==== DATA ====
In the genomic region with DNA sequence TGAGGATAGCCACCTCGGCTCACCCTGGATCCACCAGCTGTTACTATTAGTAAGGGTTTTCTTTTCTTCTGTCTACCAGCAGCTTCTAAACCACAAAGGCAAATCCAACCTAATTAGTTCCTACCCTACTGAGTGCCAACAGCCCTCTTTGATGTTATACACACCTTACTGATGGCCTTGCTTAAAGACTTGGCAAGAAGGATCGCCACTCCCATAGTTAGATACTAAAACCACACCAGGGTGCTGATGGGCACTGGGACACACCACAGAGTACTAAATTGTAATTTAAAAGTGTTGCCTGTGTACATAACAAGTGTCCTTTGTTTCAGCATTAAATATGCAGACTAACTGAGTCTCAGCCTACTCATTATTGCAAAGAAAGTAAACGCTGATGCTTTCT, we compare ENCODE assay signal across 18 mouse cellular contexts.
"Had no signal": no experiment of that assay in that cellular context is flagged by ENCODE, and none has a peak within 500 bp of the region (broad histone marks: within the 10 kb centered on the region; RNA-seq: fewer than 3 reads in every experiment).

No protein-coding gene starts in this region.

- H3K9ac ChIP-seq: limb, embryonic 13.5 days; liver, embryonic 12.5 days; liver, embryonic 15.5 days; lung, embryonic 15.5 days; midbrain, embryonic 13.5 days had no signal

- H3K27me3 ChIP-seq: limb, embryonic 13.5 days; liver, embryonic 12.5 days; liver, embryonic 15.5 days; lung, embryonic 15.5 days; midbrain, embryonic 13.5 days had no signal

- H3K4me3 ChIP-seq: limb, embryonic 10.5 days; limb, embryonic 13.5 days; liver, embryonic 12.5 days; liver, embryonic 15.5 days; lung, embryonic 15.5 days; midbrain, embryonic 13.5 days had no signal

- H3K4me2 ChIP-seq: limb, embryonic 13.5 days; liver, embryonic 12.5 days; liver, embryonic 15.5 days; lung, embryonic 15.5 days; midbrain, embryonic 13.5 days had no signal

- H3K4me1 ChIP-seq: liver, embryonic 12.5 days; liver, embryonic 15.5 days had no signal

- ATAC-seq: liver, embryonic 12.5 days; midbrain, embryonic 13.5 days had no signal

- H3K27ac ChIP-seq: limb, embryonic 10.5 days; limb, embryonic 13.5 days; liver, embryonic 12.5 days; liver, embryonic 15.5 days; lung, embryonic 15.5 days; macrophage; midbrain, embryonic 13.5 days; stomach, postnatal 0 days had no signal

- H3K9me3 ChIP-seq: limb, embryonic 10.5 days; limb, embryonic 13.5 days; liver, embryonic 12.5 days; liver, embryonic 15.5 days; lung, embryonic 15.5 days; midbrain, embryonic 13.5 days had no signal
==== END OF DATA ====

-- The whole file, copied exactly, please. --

In the genomic region with DNA sequence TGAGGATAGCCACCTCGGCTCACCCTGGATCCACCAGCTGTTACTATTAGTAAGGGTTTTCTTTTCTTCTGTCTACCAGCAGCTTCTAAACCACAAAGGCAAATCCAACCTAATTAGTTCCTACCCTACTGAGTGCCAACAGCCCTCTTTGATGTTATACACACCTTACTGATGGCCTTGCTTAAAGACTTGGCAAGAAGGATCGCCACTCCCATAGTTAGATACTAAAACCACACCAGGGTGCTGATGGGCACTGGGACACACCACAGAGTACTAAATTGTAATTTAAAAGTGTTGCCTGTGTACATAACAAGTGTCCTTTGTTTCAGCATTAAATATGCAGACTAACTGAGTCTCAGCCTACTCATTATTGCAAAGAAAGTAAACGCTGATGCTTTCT, we compare ENCODE assay signal across 18 mouse cellular contexts.
"Had no signal": no experiment of that assay in that cellular context is flagged by ENCODE, and none has a peak within 500 bp of the region (broad histone marks: within the 10 kb centered on the region; RNA-seq: fewer than 3 reads in every experiment).

No protein-coding gene starts in this region.

- H3K9ac ChIP-seq: limb, embryonic 13.5 days; liver, embryonic 12.5 days; liver, embryonic 15.5 days; lung, embryonic 15.5 days; midbrain, embryonic 13.5 days had no signal

- H3K27me3 ChIP-seq: limb, embryonic 13.5 days; liver, embryonic 12.5 days; liver, embryonic 15.5 days; lung, embryonic 15.5 days; midbrain, embryonic 13.5 days had no signal

- H3K4me3 ChIP-seq: limb, embryonic 10.5 days; limb, embryonic 13.5 days; liver, embryonic 12.5 days; liver, embryonic 15.5 days; lung, embryonic 15.5 days; midbrain, embryonic 13.5 days had no signal

- H3K4me2 ChIP-seq: limb, embryonic 13.5 days; liver, embryonic 12.5 days; liver, embryonic 15.5 days; lung, embryonic 15.5 days; midbrain, embryonic 13.5 days had no signal

- H3K4me1 ChIP-seq: liver, embryonic 12.5 days; liver, embryonic 15.5 days had no signal

- ATAC-seq: liver, embryonic 12.5 days; midbrain, embryonic 13.5 days had no signal

- H3K27ac ChIP-seq: limb, embryonic 10.5 days; limb, embryonic 13.5 days; liver, embryonic 12.5 days; liver, embryonic 15.5 days; lung, embryonic 15.5 days; macrophage; midbrain, embryonic 13.5 days; stomach, postnatal 0 days had no signal

- H3K9me3 ChIP-seq: limb, embryonic 10.5 days; limb, embryonic 13.5 days; liver, embryonic 12.5 days; liver, embryonic 15.5 days; lung, embryonic 15.5 days; midbrain, embryonic 13.5 days had no signal